NORTHERN IRELAND: Number of suicides up 8% with disadvantaged men most at risk
December 04, 2015
The suicide rate in Northern Ireland has increased by 8% in the last six years, and disadvantaged men continue to be at greatest risk. The recent Health Inequalities in Northern Ireland Survey shows that there is a large variation by geographic area, with people in low-income areas having more than three times the suicide rate of those in affluent communities. In addition, men in the most deprived areas live an average of 7.5 fewer years than men in the most affluent areas. This data has spurred a call for more “assertive outreach work” to reach disadvantaged men. “To increase Lifeline outreach to men at risk, we are pursuing active partnership with the hostel sector and the PSNI” [Police Service of Northern Ireland], said Fergus Cumiskey, MD for Contact, the charity that runs the Lifeline crisis helpline service. “Zero suicide should be the only acceptable target for people in our care.” The health minister has also restated a commitment to developing a comprehensive mental trauma service in Northern Ireland.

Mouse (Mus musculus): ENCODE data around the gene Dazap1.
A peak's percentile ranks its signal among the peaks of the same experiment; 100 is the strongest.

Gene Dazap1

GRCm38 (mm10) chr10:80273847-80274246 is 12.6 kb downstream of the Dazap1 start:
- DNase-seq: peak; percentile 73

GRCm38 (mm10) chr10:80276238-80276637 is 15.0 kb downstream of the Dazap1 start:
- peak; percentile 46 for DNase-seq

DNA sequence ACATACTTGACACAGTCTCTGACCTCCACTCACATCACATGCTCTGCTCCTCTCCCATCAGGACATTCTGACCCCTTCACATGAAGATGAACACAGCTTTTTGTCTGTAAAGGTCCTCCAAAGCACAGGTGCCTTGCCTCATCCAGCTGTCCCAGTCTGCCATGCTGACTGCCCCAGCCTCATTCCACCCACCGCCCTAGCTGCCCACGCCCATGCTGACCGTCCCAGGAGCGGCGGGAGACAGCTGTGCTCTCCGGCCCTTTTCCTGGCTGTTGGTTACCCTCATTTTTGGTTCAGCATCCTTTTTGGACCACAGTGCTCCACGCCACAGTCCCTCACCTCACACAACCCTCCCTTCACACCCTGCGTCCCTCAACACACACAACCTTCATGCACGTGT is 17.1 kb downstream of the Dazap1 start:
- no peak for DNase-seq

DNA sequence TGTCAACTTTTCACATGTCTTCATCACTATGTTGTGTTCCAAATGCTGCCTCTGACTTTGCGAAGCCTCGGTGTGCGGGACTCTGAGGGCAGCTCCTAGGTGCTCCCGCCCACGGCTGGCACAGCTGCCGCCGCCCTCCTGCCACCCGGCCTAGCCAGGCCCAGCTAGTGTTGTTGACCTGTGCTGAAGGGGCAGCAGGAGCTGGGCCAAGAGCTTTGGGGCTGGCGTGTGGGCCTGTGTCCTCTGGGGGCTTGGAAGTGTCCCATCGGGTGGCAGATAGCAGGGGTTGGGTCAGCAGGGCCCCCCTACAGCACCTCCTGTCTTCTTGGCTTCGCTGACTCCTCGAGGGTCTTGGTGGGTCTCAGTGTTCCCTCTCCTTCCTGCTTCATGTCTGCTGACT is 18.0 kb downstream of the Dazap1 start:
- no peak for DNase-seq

Spark Extra! For more information about suicide risk in disadvantaged men, see the research report Men, Suicide, and Society.